One caveat however – Bach is complicated, and can sound very samey the first time you listen to it. There is actually infinite variety lying just beneath the surface, but you will not detect it right away (unless you are a music-listening genius). So give these recordings some chances. I know a lot of classical music fans even feel comfortable saying “I don’t care for Bach.” It’s a prejudice many feel okay with (including the woman who shoved her way past me while Emmanuel Ax was playing an encore after having just completed the 6 partitas (it took like 2.5 hours, to be fair) – she proudly told us “I have had enough Bach for one day!”).
Anyway, my top five Gould/Bach recordings, with accompanying youtube links:
1. The Six Partitas/Italian Concerto – Again, there’s some cheating here. Each partita is a suite of 5-8 short pieces, each imitating dance forms of Bach’s era, and the Italian concerto ostensibly has nothing to do with the partitas. I’ve included the Italian concerto because on the original LP release, it’s included as a bonus along with Partitas 1 and 2. Each partita has a distinctive mood: #1 – simple/sincere, #2 – melodramatic, #3 – devious, exotic, #4 stately, ornate, #5 – playful, #6 introspective. I prefer the minor key partitas (which are 2, 3, and 6).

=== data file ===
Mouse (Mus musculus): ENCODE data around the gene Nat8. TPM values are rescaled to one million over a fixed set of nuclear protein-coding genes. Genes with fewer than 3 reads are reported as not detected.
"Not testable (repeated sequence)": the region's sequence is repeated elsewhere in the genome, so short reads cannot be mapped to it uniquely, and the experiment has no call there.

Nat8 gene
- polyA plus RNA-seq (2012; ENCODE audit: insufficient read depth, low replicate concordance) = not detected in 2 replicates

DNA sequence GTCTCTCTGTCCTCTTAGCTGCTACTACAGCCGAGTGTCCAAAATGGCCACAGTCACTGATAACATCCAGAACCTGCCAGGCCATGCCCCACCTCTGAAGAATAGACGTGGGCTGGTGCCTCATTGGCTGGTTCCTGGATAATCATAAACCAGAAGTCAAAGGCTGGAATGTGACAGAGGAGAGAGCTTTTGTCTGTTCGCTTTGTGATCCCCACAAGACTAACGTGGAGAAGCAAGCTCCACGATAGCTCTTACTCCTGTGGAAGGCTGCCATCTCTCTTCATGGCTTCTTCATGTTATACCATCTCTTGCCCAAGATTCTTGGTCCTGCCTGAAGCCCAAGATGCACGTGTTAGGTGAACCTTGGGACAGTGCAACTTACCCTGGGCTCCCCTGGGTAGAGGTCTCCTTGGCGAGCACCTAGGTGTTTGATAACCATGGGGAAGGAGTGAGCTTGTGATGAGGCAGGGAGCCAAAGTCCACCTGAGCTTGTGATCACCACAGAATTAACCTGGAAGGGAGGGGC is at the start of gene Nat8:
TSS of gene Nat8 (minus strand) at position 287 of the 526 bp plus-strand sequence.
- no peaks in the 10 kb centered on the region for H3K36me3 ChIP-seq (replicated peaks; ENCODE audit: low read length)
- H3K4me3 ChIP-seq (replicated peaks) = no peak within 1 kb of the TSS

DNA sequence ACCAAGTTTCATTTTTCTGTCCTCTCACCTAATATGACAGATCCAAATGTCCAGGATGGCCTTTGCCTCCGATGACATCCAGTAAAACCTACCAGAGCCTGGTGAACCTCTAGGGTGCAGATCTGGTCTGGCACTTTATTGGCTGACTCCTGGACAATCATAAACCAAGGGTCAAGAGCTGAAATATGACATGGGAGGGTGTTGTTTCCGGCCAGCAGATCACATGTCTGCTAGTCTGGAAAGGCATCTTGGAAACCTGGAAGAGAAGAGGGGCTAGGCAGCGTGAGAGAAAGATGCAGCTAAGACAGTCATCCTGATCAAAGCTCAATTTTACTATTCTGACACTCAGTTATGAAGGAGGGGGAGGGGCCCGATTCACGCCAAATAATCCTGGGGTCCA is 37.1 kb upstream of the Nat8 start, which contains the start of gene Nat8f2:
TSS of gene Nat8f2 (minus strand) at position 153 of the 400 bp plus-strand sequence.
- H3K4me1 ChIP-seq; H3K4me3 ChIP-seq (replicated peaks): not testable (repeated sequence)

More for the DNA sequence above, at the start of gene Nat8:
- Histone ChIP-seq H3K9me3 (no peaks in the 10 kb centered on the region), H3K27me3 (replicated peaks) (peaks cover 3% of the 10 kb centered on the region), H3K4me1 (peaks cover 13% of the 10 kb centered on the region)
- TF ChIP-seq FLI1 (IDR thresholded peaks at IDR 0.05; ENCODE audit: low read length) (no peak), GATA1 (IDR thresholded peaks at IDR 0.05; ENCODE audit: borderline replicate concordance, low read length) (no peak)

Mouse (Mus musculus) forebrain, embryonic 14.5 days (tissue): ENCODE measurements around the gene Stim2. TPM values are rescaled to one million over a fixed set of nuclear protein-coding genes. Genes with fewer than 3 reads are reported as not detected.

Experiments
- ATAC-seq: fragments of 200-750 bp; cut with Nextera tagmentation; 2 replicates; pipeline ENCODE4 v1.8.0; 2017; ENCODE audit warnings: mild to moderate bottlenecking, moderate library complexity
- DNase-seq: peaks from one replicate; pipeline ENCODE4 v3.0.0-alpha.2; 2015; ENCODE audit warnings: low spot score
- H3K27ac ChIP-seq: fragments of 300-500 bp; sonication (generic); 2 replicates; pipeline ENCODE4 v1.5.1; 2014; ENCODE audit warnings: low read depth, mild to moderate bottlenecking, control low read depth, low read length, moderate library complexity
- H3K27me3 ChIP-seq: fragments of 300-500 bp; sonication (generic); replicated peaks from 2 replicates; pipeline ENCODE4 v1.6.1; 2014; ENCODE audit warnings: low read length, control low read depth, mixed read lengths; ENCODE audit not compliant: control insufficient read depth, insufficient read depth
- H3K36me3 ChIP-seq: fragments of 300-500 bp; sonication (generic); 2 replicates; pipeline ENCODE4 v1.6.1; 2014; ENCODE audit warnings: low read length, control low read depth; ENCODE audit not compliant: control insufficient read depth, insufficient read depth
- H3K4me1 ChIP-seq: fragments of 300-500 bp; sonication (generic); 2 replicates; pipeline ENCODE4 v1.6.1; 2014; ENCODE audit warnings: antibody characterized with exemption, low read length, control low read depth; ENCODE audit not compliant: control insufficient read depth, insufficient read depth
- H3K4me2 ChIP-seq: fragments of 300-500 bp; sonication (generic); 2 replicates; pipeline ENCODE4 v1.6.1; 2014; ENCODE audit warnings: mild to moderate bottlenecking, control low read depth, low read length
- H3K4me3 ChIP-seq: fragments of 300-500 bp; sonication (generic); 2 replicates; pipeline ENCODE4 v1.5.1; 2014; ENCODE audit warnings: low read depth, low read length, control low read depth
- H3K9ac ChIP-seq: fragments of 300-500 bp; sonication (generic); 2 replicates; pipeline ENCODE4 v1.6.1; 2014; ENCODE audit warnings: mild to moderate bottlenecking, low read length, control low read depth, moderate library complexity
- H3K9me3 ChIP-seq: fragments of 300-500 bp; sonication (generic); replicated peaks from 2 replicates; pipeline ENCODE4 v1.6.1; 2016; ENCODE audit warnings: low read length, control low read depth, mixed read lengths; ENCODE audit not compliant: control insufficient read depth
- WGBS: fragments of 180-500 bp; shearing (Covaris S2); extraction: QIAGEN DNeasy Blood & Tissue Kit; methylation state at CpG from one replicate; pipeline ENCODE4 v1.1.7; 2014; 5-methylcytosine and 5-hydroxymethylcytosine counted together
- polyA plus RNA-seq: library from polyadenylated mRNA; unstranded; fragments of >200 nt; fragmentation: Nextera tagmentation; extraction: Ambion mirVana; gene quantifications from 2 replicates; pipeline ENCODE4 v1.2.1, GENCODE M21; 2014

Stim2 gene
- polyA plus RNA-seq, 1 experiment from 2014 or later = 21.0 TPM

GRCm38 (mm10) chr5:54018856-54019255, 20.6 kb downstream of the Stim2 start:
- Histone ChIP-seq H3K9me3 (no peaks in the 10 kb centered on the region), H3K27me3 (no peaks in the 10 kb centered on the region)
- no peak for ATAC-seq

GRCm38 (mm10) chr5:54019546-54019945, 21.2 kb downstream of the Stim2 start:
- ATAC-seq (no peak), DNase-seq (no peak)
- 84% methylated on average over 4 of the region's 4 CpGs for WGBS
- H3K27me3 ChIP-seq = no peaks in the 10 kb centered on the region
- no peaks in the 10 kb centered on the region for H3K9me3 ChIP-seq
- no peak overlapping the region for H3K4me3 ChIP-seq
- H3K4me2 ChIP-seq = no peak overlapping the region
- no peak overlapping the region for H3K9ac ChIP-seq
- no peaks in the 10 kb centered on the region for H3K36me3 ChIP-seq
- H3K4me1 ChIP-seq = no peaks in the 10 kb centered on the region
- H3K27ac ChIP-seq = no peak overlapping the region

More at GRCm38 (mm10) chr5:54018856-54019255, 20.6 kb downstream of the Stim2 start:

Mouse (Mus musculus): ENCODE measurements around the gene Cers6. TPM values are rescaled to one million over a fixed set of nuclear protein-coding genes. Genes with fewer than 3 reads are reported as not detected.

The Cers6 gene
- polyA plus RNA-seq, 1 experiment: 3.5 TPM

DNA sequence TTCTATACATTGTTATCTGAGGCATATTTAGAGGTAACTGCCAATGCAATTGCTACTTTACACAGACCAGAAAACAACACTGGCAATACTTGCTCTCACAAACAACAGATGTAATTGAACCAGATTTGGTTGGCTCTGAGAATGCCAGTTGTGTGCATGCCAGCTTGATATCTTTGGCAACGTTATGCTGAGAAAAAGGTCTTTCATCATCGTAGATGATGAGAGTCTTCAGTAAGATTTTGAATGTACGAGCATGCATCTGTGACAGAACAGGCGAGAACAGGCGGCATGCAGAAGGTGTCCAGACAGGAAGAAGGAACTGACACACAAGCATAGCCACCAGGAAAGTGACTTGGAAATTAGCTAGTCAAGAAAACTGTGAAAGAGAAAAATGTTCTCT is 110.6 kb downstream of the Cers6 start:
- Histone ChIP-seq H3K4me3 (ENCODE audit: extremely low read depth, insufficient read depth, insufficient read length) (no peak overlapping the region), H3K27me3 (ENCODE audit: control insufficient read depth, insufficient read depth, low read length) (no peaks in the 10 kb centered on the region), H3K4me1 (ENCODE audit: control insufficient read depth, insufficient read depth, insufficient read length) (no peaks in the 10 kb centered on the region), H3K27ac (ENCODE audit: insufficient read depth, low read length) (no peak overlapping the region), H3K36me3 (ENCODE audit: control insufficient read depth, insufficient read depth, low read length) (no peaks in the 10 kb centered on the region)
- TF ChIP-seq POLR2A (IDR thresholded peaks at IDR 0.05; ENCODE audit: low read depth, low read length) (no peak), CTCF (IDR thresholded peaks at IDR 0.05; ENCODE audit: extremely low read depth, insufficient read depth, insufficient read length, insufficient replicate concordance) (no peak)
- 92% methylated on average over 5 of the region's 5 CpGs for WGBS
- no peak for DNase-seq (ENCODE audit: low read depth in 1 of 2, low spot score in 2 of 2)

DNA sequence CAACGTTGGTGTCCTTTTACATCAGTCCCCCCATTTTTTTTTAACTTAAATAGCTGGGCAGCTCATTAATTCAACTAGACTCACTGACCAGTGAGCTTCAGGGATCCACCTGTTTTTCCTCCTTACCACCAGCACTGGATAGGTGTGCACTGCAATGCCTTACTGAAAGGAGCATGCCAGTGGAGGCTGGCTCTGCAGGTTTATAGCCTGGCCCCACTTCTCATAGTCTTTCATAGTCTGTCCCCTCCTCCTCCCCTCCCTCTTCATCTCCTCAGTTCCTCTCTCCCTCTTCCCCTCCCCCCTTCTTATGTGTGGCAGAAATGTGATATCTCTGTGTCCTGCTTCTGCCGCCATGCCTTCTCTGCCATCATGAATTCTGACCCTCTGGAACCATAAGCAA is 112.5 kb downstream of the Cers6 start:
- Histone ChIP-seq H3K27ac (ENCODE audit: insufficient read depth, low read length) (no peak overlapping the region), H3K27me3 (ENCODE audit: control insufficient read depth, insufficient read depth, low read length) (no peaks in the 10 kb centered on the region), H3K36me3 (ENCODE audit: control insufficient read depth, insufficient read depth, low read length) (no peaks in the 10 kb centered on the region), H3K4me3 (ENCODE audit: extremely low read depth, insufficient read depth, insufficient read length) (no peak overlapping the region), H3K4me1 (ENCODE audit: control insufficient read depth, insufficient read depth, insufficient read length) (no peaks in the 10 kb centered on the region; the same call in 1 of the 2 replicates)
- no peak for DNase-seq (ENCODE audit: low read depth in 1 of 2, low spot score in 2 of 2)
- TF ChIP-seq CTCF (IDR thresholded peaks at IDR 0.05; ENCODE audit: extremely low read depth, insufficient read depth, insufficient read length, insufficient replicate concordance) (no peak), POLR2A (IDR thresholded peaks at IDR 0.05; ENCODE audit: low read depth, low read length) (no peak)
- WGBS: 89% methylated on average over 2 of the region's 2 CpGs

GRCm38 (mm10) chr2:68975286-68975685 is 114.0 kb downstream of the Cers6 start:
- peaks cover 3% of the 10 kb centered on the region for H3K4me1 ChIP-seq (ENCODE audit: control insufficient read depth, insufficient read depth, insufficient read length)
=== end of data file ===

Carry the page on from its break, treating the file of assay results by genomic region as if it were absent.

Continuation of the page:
The Partitas represent a convergence of technical acumen and lyricism, both for Bach and for Gould. There are other 13 suites – French, English, and the “Overture in the French Style”. The French focus on simple lyricism, the English upon technical complexity (and though they did not make this list, are certainly worth listening to). The partitas meld these two aspects into the most satisfying overall Bach performance. Intense, focused listening to these is certainly necessary – when I first blogged about them, I said I couldn’t see any differences among them. Now I can, and these are the records I come back to the most.
2. Clavier Concertos (link is to No. 1 in D Minor) – There are 7 of these, but I think Gould didn’t record #6 (unless this is one of those things were #6 doesn’t exist). Again, I prefer the minor key ones, which are 1 and 5. The strings in the background help actually to accent the precision with which Gould executes all sorts of 16th note figuration. What these recordings capture the most is the uncanny ability Gould had to articulate every note within a complex run, and somehow capture each moment of counterpoint without running any note together, even at tremendous speed, all the while allowing the notes to ring with great sonority. Gould was known for performing in a strange position, hunched all the way over, level with the piano, and also known for insisting on a strange kind of piano tuning that muted the action but allowed it to be struck with a minimum of force. On these concertos you can hear the success of this unorthodox method most clearly.